Many of us, by now, most likely are aware of the fact that several prominent corporations have broken their ties with ALEC, the American Legislative Exchange Council. Among these corporations are Coca-Cola, PepsiCo, Kraft Foods, Mars, Inc., McDonald’s, Wendy’s, Reed-Elsevier, and Intuit, Inc.
In light of these corporations having gone public in dropping their memberships, ALEC Executive Director, Ron Scheberle, issued a statement on April 11, 2012. In it, he complained that “we find ourselves the focus of a well-funded, expertly coordinated intimidation campaign.” He then proceeded to whitewash ALEC, calling it an organization dedicated more to “solutions than rhetoric,” transparency, job creation, fair tax policies, and open discourse. Scheberle also gave assurances that ALEC “will not be defined by ideological special interests.”
Now, if ALEC truly operates under these principles outlined by Scheberle, it is hard to comprehend why major corporations would be abandoning it like rats from a sinking ship. Who can argue with such altruistic and positive principles? But then, as we look more closely at the work of ALEC, we find that its actions not only speak much louder than its words, but also speak an entirely different, contradictory language.
ALEC brings together corporations and conservative state legislators. Then, with the input of the former [corporations], it writes legislation that it gives to the latter [state legislators] to enact. Over 1,000 pieces of legislation are introduced by ALEC during each legislative cycle, and close to 20% of these actually become law. In other words, hundreds of elected representatives (almost all Republican) submit legislation that they did not write. Were their Statehouses academic institutions, they all would be expelled for plagiarism. Unfortunately, the bar is much lower for our elected representatives than it was for those same repre-sentatives when they had attended college.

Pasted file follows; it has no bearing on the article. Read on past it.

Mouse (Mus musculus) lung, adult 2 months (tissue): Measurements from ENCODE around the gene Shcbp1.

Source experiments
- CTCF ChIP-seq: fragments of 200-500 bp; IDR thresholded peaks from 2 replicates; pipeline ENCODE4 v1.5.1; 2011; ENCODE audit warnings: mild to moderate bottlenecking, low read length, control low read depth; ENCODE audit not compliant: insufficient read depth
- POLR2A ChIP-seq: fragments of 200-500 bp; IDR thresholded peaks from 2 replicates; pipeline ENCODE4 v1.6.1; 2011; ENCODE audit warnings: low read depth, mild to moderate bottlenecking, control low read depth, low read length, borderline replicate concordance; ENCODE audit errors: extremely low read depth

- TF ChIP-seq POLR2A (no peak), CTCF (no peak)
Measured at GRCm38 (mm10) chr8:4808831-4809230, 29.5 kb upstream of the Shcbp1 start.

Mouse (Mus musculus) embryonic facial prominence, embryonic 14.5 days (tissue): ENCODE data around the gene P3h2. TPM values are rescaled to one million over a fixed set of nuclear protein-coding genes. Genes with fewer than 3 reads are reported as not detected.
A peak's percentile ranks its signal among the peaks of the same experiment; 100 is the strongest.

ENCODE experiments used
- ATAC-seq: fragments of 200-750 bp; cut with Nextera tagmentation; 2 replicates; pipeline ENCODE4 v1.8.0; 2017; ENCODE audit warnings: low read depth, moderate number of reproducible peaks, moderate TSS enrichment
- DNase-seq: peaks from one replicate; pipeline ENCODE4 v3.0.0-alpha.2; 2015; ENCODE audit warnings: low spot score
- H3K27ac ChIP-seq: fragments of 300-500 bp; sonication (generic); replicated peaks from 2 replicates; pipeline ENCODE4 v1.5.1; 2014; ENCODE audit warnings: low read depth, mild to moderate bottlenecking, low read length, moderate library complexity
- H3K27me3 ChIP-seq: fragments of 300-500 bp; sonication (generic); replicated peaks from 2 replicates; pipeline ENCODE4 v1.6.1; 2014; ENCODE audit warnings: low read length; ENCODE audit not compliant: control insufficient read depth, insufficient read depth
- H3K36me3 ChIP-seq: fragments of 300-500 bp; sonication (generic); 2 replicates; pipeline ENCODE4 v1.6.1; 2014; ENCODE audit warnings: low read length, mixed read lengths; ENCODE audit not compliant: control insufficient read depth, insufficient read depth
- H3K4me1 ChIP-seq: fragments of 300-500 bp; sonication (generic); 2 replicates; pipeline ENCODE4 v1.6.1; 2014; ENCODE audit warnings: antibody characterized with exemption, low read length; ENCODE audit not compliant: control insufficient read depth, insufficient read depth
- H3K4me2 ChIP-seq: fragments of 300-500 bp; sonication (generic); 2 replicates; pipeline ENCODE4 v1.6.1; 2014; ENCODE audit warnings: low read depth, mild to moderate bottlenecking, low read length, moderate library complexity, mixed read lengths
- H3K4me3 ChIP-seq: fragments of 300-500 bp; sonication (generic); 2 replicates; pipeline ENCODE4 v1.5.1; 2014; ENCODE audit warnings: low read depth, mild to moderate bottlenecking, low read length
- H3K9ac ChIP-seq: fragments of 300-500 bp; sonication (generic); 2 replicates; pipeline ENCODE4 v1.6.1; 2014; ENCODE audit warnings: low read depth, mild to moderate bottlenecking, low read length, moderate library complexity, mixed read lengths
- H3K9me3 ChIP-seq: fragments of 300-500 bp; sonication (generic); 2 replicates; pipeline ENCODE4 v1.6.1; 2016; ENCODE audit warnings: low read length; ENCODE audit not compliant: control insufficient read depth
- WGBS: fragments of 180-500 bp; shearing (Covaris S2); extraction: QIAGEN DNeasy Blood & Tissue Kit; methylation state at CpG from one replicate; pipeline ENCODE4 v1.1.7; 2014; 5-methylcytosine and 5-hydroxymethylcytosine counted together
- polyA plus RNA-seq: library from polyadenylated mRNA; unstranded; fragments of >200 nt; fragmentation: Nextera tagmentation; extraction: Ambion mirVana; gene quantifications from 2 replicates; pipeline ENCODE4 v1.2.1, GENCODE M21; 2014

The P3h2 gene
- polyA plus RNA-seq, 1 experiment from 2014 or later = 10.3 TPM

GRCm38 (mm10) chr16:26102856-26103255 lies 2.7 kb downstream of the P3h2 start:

Still, were they bringing decent legislation back to their respective states, and thus working in the best interests of their constituencies, one might be able to forgive them their sloth. Alas, the legislation they would bring home was mainly written by and for the international, corporate members of ALEC, not for the constituents of their specific state. In this lies the real tragedy of contemporary, American legislative democracy.
Typical of the legislation enacted under ALEC are bills intended to roll back civil rights; bills that disenfranchise voters, mostly in the form of voter ID laws; bills that infringe on worker’s rights; bills meant to privatize public services; bills that promote the interests of corporations over individual citizens; bills that weaken government regulations meant to protect the environment and public health; bills promoting the take-over by for-profit private businesses of public services such as schools, prisons, public transportation, social and welfare services; bills that permit the harassment and otherwise unlawful detention of suspected illegal immigrants; bills that strip public employees of collective bargaining rights; bills that weaken the power of private sector workers through so-called “right to work” laws; and, of course, bills that have recently come to be known as “Stand Your Ground” laws, like the original one in Florida that led to the tragic murder of Trayvon Martin.